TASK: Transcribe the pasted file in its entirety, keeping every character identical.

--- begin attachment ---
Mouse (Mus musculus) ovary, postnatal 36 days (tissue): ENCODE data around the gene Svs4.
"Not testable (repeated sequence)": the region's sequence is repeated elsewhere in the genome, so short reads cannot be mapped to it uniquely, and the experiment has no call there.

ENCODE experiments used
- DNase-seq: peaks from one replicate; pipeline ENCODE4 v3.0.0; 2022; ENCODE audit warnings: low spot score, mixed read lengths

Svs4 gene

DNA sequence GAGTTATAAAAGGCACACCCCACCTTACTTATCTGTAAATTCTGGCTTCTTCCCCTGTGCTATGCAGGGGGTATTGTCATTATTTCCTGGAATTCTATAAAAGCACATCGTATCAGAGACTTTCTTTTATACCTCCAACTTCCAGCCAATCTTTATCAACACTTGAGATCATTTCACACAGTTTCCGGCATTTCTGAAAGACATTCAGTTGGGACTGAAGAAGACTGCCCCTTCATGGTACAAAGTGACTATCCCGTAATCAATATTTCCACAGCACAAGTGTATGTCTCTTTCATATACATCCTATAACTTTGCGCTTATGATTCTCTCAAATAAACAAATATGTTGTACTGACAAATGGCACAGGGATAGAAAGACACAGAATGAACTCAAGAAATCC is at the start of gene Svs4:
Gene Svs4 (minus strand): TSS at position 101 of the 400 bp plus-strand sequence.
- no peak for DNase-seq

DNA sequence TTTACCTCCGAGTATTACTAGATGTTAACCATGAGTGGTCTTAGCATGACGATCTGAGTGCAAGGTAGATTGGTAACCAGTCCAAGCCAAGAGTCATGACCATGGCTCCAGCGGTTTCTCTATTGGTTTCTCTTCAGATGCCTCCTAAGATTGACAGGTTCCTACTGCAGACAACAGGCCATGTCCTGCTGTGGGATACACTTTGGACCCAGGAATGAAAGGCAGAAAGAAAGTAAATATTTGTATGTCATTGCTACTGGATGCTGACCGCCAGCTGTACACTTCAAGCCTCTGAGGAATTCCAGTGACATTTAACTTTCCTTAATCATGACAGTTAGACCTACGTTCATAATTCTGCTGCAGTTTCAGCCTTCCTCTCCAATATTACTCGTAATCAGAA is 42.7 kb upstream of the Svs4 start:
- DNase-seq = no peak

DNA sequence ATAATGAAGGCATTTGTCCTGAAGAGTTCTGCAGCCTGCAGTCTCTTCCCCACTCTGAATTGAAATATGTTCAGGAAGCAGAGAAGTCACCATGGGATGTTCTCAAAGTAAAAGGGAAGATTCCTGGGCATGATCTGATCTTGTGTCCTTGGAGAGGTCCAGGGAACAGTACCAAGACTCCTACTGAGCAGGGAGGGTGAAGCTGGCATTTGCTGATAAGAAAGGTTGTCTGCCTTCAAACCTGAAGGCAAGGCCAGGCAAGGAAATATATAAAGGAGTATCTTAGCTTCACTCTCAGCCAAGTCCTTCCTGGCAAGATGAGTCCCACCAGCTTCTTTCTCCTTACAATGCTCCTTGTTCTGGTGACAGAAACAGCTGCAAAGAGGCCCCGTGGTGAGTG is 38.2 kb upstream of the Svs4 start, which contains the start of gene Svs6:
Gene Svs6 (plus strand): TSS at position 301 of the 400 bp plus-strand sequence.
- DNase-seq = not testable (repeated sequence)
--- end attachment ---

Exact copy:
Mouse (Mus musculus) ovary, postnatal 36 days (tissue): ENCODE data around the gene Svs4.
"Not testable (repeated sequence)": the region's sequence is repeated elsewhere in the genome, so short reads cannot be mapped to it uniquely, and the experiment has no call there.

ENCODE experiments used
- DNase-seq: peaks from one replicate; pipeline ENCODE4 v3.0.0; 2022; ENCODE audit warnings: low spot score, mixed read lengths

Svs4 gene

DNA sequence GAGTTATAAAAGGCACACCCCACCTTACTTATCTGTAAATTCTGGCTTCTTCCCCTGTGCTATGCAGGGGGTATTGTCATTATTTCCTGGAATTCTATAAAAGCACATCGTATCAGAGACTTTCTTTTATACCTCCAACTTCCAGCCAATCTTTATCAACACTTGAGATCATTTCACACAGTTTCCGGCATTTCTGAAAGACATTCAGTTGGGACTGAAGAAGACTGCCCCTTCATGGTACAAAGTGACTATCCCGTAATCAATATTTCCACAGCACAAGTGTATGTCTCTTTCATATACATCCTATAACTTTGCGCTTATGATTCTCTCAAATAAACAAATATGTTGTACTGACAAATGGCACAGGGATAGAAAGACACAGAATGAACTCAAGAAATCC is at the start of gene Svs4:
Gene Svs4 (minus strand): TSS at position 101 of the 400 bp plus-strand sequence.
- no peak for DNase-seq

DNA sequence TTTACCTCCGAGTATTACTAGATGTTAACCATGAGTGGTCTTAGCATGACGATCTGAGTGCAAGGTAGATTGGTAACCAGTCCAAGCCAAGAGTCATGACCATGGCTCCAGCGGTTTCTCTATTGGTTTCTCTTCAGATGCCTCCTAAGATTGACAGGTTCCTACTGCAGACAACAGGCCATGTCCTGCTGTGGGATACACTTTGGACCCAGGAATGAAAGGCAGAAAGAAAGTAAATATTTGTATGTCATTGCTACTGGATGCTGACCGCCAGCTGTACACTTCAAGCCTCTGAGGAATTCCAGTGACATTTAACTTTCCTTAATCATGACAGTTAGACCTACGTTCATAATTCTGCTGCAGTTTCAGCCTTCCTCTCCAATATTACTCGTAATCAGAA is 42.7 kb upstream of the Svs4 start:
- DNase-seq = no peak

DNA sequence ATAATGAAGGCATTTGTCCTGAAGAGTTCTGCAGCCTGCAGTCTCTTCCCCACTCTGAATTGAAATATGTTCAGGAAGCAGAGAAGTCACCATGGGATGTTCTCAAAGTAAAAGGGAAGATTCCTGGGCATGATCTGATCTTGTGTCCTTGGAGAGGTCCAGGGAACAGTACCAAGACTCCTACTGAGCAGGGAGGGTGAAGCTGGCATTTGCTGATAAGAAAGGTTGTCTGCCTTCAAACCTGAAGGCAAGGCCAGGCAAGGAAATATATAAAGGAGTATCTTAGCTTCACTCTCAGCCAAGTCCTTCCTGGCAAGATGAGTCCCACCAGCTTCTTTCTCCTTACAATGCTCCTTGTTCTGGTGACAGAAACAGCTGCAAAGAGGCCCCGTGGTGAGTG is 38.2 kb upstream of the Svs4 start, which contains the start of gene Svs6:
Gene Svs6 (plus strand): TSS at position 301 of the 400 bp plus-strand sequence.
- DNase-seq = not testable (repeated sequence)